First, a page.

Mormonism is a proselyting religion. Close to 35 years ago, I was one of many Mormon missionaries trying to persuade people in Tokyo to become Mormons. And most of you will one time or another see Mormon missionaries at your door, wherever you are in the world.
One of the positive features of a proselyting religion that is not always fully appreciated is that newcomers are fully welcome, as long as they make even a minimal attempt to fit in. And if they so choose, it is not hard for them to become full members of the community.
Sometimes, members of the Mormon Church question the virtue of bringing someone into the community who has enough needs that they are likely to require more help from the community than the amount they are able to help others. But the young women and men serving for a year and a half or two as full-time missionaries and higher Mormon Church authorities quickly overrule such sentiments.
I don’t believe in the supernatural anymore, so I don’t believe in Mormonism. But I do believe in America.
I wish America were a proselyting nation, eager to bring newcomers into the fold. I believe it would be a better world if more of the world’s 7 billion people were Americans. There are many people who would be willing converts to being Americans, but we keep them out.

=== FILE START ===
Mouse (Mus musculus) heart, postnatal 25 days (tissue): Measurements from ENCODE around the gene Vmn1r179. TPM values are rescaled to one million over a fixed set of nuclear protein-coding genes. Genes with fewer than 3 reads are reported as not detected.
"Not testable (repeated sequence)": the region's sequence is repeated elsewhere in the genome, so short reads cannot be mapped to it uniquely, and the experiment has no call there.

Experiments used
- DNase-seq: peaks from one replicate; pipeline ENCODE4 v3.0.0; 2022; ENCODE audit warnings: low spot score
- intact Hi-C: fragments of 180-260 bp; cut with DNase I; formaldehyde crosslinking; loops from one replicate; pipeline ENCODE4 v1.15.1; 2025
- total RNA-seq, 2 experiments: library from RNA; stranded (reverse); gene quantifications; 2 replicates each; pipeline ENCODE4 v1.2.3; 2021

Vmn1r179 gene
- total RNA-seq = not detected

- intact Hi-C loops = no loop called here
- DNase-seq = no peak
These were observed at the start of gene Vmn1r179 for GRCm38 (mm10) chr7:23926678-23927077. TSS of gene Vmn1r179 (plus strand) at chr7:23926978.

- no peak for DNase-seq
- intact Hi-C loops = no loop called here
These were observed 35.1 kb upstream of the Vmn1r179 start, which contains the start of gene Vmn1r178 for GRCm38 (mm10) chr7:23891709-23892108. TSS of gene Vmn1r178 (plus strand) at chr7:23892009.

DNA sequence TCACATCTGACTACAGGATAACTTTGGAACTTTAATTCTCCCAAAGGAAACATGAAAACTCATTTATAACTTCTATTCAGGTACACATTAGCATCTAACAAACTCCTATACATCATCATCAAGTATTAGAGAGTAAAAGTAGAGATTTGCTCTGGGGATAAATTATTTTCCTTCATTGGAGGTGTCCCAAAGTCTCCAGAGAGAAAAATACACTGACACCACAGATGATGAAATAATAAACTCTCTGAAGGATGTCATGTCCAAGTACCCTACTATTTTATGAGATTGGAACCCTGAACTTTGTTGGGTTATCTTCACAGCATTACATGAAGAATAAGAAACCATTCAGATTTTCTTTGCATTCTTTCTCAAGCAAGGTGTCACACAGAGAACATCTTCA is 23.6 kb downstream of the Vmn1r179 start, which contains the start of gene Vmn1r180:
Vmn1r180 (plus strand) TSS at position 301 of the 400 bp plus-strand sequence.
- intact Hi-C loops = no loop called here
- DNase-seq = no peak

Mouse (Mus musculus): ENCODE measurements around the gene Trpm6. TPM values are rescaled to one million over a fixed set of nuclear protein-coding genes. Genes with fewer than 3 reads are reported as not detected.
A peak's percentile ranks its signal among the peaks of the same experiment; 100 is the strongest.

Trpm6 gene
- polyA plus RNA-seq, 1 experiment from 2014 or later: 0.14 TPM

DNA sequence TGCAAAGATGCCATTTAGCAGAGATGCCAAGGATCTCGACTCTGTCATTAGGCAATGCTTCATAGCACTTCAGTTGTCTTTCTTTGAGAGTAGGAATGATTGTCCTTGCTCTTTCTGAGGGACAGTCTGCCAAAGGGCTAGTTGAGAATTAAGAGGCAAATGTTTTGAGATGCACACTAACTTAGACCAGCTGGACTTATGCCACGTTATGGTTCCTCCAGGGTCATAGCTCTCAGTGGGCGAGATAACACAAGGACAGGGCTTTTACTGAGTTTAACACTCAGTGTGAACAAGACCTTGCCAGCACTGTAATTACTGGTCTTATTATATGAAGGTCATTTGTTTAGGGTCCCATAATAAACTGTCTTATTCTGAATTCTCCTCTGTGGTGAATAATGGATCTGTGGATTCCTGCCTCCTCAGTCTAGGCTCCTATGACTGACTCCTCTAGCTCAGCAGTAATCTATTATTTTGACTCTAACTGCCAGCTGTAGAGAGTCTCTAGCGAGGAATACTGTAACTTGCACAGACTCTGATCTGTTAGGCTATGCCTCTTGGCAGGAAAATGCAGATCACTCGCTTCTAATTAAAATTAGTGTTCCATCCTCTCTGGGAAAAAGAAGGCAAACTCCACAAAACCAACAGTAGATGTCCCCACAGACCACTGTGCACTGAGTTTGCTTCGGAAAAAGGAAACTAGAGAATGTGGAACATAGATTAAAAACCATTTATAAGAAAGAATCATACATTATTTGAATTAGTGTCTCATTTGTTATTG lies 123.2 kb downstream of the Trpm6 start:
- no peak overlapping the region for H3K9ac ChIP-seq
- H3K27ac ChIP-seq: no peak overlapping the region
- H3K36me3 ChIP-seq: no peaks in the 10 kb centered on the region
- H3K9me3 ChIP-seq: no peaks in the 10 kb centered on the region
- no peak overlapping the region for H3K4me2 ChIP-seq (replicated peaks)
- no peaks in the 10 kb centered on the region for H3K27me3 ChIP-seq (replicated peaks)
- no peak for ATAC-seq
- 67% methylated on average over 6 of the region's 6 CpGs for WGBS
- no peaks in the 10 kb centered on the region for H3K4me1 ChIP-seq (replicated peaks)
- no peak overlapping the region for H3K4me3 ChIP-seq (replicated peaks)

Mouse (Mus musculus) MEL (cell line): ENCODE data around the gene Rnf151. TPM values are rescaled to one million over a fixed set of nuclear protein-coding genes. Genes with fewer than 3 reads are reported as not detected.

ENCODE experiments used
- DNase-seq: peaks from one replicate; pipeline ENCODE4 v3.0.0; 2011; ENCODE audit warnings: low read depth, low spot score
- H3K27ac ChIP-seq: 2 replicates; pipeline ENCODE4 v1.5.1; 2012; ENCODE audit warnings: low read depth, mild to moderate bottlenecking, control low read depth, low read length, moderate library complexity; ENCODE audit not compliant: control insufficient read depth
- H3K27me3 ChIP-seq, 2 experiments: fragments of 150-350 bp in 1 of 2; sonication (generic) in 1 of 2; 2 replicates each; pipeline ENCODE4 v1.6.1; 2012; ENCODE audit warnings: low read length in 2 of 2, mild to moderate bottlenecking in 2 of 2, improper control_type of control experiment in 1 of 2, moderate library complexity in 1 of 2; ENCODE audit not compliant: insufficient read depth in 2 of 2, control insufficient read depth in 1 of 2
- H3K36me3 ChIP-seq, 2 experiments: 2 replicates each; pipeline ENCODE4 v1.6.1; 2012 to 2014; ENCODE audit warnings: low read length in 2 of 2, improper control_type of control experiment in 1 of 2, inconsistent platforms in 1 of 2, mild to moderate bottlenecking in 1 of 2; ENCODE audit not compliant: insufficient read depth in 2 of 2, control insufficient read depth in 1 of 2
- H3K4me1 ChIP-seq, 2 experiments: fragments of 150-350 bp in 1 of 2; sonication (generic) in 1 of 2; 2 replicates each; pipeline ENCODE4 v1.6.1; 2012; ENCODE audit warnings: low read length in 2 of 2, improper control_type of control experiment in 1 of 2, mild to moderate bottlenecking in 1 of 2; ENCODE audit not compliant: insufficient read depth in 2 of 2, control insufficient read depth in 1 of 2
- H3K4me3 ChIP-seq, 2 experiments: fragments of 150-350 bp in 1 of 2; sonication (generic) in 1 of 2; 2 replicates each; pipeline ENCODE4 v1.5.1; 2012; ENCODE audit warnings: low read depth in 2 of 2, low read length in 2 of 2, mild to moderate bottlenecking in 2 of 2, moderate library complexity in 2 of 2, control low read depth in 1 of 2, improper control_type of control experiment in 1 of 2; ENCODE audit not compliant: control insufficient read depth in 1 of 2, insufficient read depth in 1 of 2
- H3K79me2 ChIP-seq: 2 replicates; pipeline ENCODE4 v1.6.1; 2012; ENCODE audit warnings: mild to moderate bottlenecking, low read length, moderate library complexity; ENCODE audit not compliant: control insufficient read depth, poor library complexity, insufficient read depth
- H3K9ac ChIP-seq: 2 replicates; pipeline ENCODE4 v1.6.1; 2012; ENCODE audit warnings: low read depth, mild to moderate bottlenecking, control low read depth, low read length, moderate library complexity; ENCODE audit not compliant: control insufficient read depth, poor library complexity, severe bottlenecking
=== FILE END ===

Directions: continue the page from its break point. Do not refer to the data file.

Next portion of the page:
I have written a lot about immigration policy. For example, see “The Hunger Games is Hardly Our Future: It’s Already Here” and “You Didn’t Build That: America Edition.” But the sentiment “Keep the riffraff out!” shows up in other contexts as well. It is also an important motivating force behind the lobbying for occupational licensing, which I wrote about in “When the Government Says “You May Not Have a Job.” And the sentiment “Keep the riffraff out!” is a serious barrier to affordable housing, as it leads many cities to impose regulations that severely limit the construction of new housing, as Ryan Avent and Matthew Yglesias talk about in their respective books:
- The Gated City by Ryan Avent
- The Rent Is Too Damn High: What To Do About It, And Why It Matters More Than You Think by Matthew Yglesias.
To me, a central ethical principle is that people are people, and all human beings deserve to be treated as human beings. “Keep the riffraff out!” should not be our first impulse in relation to other human beings.